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I am trying to understand an example from my book that deals with two independent Poisson random variables X_{1}and X_{2}with parameters λ_{1}and λ_{2}. The problem is to find the probability distribution of Y = X_{1}+ X_{2}. I am aware this can be done with the moment-generating function technique, but the author is using this problem to illustrate the transformation technique.

He starts by obtaining the joint probability distribution of the two variables:

f(x_{1}, x_{2}) = p_{1}(x_{1})p_{2}(x_{2})

for x_{1}= 0, 1, 2,... and x_{1}= 0, 1, 2,...

Then he proceeds onto saying: "Since y = x_{1}+ x_{2}and hence x_{1}= y - x_{2}, we can substitute y - x_{2}for x_{1}, getting:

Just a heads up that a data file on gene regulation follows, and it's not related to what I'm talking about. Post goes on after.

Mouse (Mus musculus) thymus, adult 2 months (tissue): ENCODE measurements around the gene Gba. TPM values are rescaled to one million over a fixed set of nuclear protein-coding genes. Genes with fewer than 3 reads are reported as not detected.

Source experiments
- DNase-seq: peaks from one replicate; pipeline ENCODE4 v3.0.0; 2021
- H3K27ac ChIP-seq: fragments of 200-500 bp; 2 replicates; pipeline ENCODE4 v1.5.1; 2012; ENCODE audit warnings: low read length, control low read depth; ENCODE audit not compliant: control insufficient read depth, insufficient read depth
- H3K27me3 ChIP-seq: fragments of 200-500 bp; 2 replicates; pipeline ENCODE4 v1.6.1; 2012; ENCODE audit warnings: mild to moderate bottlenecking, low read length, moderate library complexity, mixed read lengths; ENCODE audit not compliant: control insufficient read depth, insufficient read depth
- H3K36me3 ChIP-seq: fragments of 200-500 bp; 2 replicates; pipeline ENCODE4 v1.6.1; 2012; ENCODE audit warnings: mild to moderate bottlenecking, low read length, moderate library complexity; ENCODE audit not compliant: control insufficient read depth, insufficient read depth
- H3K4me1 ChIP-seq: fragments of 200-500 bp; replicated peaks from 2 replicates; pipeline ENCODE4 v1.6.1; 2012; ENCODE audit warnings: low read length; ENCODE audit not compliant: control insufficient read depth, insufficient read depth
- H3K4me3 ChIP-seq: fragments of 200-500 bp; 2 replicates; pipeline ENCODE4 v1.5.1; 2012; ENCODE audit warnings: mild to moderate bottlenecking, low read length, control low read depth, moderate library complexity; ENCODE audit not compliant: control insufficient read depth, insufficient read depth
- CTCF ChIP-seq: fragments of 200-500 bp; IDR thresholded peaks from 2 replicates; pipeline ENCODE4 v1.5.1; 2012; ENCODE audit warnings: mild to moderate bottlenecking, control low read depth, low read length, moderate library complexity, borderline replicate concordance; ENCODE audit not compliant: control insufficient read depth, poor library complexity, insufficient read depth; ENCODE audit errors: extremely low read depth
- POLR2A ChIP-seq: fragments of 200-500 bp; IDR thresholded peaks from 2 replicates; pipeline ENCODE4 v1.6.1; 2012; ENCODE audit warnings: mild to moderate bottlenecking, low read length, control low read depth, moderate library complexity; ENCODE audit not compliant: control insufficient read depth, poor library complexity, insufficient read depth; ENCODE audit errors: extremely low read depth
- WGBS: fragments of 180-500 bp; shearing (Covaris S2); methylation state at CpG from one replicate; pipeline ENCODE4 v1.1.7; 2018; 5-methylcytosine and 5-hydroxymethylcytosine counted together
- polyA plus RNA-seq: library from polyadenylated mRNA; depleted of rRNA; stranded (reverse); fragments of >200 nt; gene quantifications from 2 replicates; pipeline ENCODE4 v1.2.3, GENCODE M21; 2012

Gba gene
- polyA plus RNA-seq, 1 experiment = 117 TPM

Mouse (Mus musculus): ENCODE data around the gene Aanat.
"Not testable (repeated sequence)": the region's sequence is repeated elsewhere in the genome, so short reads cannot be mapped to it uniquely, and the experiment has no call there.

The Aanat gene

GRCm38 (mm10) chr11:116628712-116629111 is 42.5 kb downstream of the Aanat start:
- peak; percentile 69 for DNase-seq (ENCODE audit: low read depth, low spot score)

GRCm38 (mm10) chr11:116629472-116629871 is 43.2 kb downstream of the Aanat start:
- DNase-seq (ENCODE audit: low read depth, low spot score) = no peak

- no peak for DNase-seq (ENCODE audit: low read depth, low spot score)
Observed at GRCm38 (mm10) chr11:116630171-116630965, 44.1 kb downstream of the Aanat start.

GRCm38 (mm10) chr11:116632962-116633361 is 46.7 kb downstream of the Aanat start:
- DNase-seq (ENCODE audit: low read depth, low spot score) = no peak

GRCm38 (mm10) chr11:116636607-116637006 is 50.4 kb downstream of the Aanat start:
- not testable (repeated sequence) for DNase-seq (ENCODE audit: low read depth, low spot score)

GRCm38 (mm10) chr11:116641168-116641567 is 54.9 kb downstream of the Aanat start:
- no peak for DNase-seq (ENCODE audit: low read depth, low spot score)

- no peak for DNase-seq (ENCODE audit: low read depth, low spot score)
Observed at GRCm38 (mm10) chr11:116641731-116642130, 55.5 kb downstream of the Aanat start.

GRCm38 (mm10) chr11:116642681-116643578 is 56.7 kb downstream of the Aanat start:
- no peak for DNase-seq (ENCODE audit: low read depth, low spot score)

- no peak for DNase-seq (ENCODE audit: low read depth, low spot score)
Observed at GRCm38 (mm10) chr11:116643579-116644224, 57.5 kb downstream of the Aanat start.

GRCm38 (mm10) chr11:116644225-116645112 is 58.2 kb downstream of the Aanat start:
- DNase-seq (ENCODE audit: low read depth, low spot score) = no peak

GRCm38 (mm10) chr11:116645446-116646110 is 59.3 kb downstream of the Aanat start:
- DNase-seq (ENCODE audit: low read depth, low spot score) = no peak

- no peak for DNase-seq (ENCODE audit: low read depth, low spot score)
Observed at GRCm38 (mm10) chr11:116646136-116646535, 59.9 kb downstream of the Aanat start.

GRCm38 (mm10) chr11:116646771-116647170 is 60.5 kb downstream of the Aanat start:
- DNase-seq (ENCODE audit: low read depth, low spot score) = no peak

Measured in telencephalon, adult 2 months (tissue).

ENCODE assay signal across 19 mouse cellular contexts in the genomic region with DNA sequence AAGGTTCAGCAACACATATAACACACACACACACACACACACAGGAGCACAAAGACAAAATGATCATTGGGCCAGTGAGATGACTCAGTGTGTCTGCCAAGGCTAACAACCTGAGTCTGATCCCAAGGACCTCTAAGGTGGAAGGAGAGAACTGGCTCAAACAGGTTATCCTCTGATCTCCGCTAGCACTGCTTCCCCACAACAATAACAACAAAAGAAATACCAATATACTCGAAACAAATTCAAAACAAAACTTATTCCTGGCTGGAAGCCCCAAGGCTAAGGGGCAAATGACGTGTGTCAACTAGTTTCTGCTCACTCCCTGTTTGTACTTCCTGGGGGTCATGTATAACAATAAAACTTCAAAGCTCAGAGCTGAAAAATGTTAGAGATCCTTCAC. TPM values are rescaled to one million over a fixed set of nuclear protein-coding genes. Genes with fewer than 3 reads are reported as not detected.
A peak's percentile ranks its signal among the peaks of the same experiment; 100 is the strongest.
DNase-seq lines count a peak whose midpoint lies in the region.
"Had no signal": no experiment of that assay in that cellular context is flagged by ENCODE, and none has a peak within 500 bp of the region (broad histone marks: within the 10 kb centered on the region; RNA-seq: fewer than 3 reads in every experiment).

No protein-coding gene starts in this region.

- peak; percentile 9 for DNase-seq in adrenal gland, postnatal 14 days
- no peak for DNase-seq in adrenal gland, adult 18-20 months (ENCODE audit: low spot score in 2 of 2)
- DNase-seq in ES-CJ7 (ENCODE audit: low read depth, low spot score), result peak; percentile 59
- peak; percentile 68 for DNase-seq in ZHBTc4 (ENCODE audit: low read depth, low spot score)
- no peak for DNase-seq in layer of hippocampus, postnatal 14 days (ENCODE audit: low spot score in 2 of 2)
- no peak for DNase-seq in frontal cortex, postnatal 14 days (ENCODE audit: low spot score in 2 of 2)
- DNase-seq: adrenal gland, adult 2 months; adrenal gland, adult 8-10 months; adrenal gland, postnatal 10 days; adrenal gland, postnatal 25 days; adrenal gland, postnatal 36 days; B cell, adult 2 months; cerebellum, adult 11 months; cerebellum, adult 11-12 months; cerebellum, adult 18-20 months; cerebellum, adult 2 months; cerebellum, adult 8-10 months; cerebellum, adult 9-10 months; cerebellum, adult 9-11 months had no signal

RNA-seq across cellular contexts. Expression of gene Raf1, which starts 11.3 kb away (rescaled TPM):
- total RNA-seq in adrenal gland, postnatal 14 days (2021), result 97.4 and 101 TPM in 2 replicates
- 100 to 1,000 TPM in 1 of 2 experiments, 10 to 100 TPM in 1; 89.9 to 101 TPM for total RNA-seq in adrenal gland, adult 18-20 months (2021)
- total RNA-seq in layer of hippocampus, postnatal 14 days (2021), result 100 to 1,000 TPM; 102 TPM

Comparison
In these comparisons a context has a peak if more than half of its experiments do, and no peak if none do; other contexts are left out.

g(y, x_{2}) = f(y - x_{2}, x_{2})

for y = 0, 1, 2,... and x_{2}= 0, 1,..., y for the joint distribution of Y and X_{2}."

Then he goes ahead and obtains the marginal distribution of Y by summing over all x_{2}.

My question is this. How did he obtain the region of support (y = 0, 1, 2,... and x_{2}= 0, 1,..., y) for g(y, x_{2}). I can't for the life of me understand this.

Thank you for your help!

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# Sum of two independent Poisson random variables

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